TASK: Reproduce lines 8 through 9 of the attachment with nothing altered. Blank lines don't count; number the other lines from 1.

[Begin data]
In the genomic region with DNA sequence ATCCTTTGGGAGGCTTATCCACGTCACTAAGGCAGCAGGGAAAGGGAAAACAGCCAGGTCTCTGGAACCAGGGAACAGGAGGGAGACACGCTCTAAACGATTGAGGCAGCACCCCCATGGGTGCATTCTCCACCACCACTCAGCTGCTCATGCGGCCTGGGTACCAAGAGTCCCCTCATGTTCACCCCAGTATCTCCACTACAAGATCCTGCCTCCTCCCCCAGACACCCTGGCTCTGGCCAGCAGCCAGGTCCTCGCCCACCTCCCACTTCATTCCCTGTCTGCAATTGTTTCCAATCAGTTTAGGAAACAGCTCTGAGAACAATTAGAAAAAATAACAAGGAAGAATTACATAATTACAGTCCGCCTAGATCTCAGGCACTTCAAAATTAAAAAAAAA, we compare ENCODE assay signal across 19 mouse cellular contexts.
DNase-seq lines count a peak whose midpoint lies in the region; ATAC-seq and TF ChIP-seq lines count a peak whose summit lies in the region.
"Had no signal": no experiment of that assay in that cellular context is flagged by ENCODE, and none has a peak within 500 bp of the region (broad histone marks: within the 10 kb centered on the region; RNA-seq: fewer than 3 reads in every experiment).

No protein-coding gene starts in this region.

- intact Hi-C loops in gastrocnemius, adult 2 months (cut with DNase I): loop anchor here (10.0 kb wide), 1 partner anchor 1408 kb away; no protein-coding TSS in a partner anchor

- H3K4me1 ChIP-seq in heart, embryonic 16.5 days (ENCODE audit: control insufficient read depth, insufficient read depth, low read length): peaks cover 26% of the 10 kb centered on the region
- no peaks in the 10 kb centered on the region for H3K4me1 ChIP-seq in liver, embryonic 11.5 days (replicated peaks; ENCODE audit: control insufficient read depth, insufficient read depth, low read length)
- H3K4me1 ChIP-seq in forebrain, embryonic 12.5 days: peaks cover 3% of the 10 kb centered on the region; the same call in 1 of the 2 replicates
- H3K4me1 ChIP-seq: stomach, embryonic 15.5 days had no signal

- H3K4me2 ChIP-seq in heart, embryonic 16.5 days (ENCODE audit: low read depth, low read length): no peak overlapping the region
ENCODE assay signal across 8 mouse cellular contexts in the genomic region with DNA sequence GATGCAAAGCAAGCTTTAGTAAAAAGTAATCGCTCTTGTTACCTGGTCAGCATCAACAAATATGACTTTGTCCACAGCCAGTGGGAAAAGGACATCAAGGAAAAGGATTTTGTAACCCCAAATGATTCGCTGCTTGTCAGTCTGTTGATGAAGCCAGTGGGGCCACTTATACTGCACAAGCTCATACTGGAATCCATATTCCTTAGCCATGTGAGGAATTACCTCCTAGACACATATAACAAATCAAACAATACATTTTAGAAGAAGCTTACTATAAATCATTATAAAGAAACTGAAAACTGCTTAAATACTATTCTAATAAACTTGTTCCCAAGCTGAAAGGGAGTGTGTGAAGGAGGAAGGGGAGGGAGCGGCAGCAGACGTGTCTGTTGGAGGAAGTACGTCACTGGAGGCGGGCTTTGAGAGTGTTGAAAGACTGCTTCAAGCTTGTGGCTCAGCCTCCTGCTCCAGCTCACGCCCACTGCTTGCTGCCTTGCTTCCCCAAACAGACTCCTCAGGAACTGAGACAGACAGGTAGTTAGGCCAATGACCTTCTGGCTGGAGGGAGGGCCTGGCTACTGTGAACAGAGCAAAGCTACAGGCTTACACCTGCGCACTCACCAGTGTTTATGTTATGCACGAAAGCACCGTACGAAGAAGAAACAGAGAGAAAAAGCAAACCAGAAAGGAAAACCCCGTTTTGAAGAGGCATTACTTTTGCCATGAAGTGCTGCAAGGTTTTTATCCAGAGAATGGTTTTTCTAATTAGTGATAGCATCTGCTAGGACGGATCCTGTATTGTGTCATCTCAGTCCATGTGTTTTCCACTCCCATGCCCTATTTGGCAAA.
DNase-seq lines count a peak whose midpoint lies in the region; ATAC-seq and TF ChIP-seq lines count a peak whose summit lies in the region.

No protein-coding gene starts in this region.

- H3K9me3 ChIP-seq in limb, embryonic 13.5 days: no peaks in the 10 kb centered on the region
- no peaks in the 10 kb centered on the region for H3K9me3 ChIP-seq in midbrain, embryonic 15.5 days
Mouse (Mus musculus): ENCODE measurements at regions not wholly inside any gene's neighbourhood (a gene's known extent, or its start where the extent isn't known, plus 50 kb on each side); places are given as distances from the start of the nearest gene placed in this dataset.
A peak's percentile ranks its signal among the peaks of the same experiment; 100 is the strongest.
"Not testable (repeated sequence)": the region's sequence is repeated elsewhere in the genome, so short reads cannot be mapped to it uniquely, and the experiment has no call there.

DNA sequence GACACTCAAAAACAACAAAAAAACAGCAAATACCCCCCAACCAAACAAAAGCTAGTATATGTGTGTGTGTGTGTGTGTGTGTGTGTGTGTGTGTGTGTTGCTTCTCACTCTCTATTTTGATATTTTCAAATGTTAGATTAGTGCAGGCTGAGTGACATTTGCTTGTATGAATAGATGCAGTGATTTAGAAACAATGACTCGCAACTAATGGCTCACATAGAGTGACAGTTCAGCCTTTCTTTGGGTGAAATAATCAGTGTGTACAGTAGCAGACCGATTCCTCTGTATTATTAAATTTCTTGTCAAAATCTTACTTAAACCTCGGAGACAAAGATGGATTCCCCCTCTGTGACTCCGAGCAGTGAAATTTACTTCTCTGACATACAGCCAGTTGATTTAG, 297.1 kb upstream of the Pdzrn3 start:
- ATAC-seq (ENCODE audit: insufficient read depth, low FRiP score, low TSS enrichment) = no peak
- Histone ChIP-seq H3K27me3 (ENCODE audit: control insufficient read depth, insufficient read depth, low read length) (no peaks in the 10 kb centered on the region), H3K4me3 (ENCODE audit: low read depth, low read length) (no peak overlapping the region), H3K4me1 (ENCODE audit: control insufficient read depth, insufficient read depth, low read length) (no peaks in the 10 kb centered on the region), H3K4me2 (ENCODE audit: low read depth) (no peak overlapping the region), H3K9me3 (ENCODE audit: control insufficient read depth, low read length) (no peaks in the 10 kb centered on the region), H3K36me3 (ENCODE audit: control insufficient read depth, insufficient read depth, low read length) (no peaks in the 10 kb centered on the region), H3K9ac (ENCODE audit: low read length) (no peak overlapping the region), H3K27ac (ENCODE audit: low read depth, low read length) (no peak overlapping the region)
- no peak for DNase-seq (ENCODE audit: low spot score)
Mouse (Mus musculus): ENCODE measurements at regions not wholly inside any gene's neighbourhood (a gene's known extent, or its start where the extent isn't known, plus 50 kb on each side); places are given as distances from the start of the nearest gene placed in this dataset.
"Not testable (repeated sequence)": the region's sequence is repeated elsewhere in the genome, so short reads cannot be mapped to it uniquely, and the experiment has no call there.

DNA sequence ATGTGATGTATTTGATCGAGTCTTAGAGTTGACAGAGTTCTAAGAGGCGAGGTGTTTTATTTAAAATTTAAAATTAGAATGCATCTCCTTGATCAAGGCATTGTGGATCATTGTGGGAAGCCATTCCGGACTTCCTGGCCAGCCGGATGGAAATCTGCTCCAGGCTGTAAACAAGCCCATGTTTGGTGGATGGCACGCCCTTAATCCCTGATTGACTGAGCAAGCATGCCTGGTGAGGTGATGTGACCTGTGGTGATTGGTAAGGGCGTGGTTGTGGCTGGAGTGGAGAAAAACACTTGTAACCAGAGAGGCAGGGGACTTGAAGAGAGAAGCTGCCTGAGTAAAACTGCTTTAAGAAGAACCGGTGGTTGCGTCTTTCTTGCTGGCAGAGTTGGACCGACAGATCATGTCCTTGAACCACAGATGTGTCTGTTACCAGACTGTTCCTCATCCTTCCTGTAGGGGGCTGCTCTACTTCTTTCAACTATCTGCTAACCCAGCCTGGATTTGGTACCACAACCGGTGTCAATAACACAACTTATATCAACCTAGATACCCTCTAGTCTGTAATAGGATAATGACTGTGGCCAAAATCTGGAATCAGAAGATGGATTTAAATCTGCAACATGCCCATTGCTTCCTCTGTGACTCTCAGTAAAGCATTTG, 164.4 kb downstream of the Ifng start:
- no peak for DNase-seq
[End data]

- H3K4me1 ChIP-seq in forebrain, embryonic 12.5 days: peaks cover 3% of the 10 kb centered on the region; the same call in 1 of the 2 replicates
- H3K4me1 ChIP-seq: stomach, embryonic 15.5 days had no signal